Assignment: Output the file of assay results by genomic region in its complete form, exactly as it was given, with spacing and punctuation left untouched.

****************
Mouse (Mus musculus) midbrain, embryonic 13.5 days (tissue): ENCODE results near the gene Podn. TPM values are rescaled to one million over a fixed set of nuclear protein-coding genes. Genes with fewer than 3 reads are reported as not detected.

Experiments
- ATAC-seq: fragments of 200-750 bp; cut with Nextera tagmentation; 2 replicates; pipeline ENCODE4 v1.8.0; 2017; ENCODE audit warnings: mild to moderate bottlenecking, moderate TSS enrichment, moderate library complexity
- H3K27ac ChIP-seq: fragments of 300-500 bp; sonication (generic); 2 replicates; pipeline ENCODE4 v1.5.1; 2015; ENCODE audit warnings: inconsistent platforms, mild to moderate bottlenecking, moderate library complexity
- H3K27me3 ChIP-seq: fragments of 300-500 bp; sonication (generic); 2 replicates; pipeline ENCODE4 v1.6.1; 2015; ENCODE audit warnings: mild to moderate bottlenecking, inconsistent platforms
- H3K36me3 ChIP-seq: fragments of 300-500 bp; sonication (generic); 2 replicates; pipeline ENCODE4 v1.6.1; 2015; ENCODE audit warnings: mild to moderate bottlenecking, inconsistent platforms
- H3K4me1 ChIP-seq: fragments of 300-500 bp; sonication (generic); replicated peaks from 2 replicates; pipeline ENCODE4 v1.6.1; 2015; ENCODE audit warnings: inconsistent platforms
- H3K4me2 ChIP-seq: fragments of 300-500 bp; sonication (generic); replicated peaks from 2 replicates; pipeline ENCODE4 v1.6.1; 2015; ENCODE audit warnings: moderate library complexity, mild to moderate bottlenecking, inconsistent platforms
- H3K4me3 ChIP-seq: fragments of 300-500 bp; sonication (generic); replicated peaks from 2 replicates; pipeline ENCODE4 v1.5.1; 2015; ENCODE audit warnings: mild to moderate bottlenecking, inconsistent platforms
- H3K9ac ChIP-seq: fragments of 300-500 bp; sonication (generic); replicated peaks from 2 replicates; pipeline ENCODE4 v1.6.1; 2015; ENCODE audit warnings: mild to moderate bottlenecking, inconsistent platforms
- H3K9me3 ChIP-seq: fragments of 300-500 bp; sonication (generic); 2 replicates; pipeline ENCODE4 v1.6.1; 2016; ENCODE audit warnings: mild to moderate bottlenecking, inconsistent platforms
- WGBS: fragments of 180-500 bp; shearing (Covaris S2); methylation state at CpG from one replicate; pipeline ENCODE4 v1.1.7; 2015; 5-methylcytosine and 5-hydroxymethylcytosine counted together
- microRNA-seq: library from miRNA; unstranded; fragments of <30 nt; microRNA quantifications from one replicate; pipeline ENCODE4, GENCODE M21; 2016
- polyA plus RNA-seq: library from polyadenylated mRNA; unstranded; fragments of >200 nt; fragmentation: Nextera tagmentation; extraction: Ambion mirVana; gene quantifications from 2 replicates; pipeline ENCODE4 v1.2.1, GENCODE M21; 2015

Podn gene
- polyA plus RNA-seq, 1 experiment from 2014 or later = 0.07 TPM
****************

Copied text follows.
Mouse (Mus musculus) midbrain, embryonic 13.5 days (tissue): ENCODE results near the gene Podn. TPM values are rescaled to one million over a fixed set of nuclear protein-coding genes. Genes with fewer than 3 reads are reported as not detected.

Experiments
- ATAC-seq: fragments of 200-750 bp; cut with Nextera tagmentation; 2 replicates; pipeline ENCODE4 v1.8.0; 2017; ENCODE audit warnings: mild to moderate bottlenecking, moderate TSS enrichment, moderate library complexity
- H3K27ac ChIP-seq: fragments of 300-500 bp; sonication (generic); 2 replicates; pipeline ENCODE4 v1.5.1; 2015; ENCODE audit warnings: inconsistent platforms, mild to moderate bottlenecking, moderate library complexity
- H3K27me3 ChIP-seq: fragments of 300-500 bp; sonication (generic); 2 replicates; pipeline ENCODE4 v1.6.1; 2015; ENCODE audit warnings: mild to moderate bottlenecking, inconsistent platforms
- H3K36me3 ChIP-seq: fragments of 300-500 bp; sonication (generic); 2 replicates; pipeline ENCODE4 v1.6.1; 2015; ENCODE audit warnings: mild to moderate bottlenecking, inconsistent platforms
- H3K4me1 ChIP-seq: fragments of 300-500 bp; sonication (generic); replicated peaks from 2 replicates; pipeline ENCODE4 v1.6.1; 2015; ENCODE audit warnings: inconsistent platforms
- H3K4me2 ChIP-seq: fragments of 300-500 bp; sonication (generic); replicated peaks from 2 replicates; pipeline ENCODE4 v1.6.1; 2015; ENCODE audit warnings: moderate library complexity, mild to moderate bottlenecking, inconsistent platforms
- H3K4me3 ChIP-seq: fragments of 300-500 bp; sonication (generic); replicated peaks from 2 replicates; pipeline ENCODE4 v1.5.1; 2015; ENCODE audit warnings: mild to moderate bottlenecking, inconsistent platforms
- H3K9ac ChIP-seq: fragments of 300-500 bp; sonication (generic); replicated peaks from 2 replicates; pipeline ENCODE4 v1.6.1; 2015; ENCODE audit warnings: mild to moderate bottlenecking, inconsistent platforms
- H3K9me3 ChIP-seq: fragments of 300-500 bp; sonication (generic); 2 replicates; pipeline ENCODE4 v1.6.1; 2016; ENCODE audit warnings: mild to moderate bottlenecking, inconsistent platforms
- WGBS: fragments of 180-500 bp; shearing (Covaris S2); methylation state at CpG from one replicate; pipeline ENCODE4 v1.1.7; 2015; 5-methylcytosine and 5-hydroxymethylcytosine counted together
- microRNA-seq: library from miRNA; unstranded; fragments of <30 nt; microRNA quantifications from one replicate; pipeline ENCODE4, GENCODE M21; 2016
- polyA plus RNA-seq: library from polyadenylated mRNA; unstranded; fragments of >200 nt; fragmentation: Nextera tagmentation; extraction: Ambion mirVana; gene quantifications from 2 replicates; pipeline ENCODE4 v1.2.1, GENCODE M21; 2015

Podn gene
- polyA plus RNA-seq, 1 experiment from 2014 or later = 0.07 TPM